Friday, 19 December 2014

Guest Blog - A gift that keeps on giving


When for my birthday I asked for donations to my charity instead of presents none of my friends or family thought that was such a good idea. To be fair many of them give already but generally people like to give gifts, to pick something out and see it be appreciated. To me the idea of getting donations without painful form filling, standing in the cold or embarrassing ‘asks’ seems like a great gift but for people who can’t see it being spent, see the money making a difference or people enjoying what it provides for them it’s perhaps less rewarding.
With donations as with gifts it’s great to be able to see it make someone happy.
One of my friends, Helen, was listening when I told her about how much I loved Lendwithcare. How not only was the scheme a great concept but one that comes with an amazing amount of consideration and attention to lenders. My enthusiasm for Lendwithcare led me to ask to visit their partner in Manila, something I wrote about in a previous post and since then I have continued to be impressed with the varied and regular updates, enthusiastic blogs from staff and frank explanations when things have gone awry.
I’ve bought Lendwithcare for three people that I can remember. For my young niece as a nicer way of giving her some money, although I hope she’ll never withdraw from the account, for my dad I chose an entrepreneur from Malawi as he’d spent time there many years ago and for someone who I suspect might never have cashed it in. And this is where vouchers really come into their own.
 We’ve all received presents we didn’t want. Without wanting to name and shame I’m sure my whole family would understand that we don’t really want to receive any more t-shirts or key rings bearing pictures of holiday destinations. But this present doesn’t get abandoned in a drawer or only worn to bed. Even if that person never looks at it again the money is already in the right place doing its job.
For my birthday last year Helen got me a Lendwithcare gift voucher. So now even though I’ve put money of my own in over the years I now think of her gift every time I get a repayment or have enough in my account to make a new loan. That’s an awful lot of enjoyment already out of one voucher. I’m sure it will carry on for years to come.
With donations as with gifts it’s great to be able to see it make someone happy.
One of my friends, Helen, was listening when I told her about how much I loved Lendwithcare. How not only was the scheme a great concept but one that comes with an amazing amount of consideration and attention to lenders. My enthusiasm for Lendwithcare led me to ask to visit their partner in Manila, something I wrote about in a previous post and since then I have continued to be impressed with the varied and regular updates, enthusiastic blogs from staff and frank explanations when things have gone awry.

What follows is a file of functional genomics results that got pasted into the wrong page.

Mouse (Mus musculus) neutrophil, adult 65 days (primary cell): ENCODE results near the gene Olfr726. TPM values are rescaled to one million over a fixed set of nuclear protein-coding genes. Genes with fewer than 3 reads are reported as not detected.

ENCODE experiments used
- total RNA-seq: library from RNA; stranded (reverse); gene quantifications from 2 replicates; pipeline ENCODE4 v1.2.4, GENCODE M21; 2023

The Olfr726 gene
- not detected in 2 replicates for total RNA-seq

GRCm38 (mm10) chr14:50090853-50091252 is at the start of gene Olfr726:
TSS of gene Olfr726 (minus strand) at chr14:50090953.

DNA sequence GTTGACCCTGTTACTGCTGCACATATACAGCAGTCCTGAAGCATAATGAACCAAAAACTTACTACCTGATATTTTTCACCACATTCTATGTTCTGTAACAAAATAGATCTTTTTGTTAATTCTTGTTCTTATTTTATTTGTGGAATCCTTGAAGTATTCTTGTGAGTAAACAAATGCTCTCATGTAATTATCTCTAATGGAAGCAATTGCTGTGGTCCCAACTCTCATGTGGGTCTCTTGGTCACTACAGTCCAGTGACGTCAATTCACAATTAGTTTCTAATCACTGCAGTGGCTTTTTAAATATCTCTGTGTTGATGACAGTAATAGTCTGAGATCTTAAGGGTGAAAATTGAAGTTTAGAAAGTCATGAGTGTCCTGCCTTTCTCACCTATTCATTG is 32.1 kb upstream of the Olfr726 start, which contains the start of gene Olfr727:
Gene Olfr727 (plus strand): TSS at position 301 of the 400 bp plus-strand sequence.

I’ve bought Lendwithcare for three people that I can remember. For my young niece as a nicer way of giving her some money, although I hope she’ll never withdraw from the account, for my dad I chose an entrepreneur from Malawi as he’d spent time there many years ago and for someone who I suspect might never have cashed it in. And this is where vouchers really come into their own.
We’ve all received presents we didn’t want. Without wanting to name and shame I’m sure my whole family would understand that we don’t really want to receive any more t-shirts or key rings bearing pictures of holiday destinations. But this present doesn’t get abandoned in a drawer or only worn to bed. Even if that person never looks at it again the money is already in the right place doing its job.
For my birthday last year Helen got me a Lendwithcare gift voucher. So now even though I’ve put money of my own in over the years I now think of her gift every time I get a repayment or have enough in my account to make a new loan. That’s an awful lot of enjoyment already out of one voucher. I’m sure it will carry on for years to come.
This blog has been reposted here with permission from Amy Lythgoe.
Originally posted here




When for my birthday I asked for donations to my charity instead of presents none of my friends or family thought that was such a good idea. To be fair many of them give already but generally people like to give gifts, to pick something out and see it be appreciated. To me the idea of getting donations without painful form filling, standing in the cold or embarrassing ‘asks’ seems like a great gift but for people who can’t see it being spent, see the money making a difference or people enjoying what it provides for them it’s perhaps less rewarding.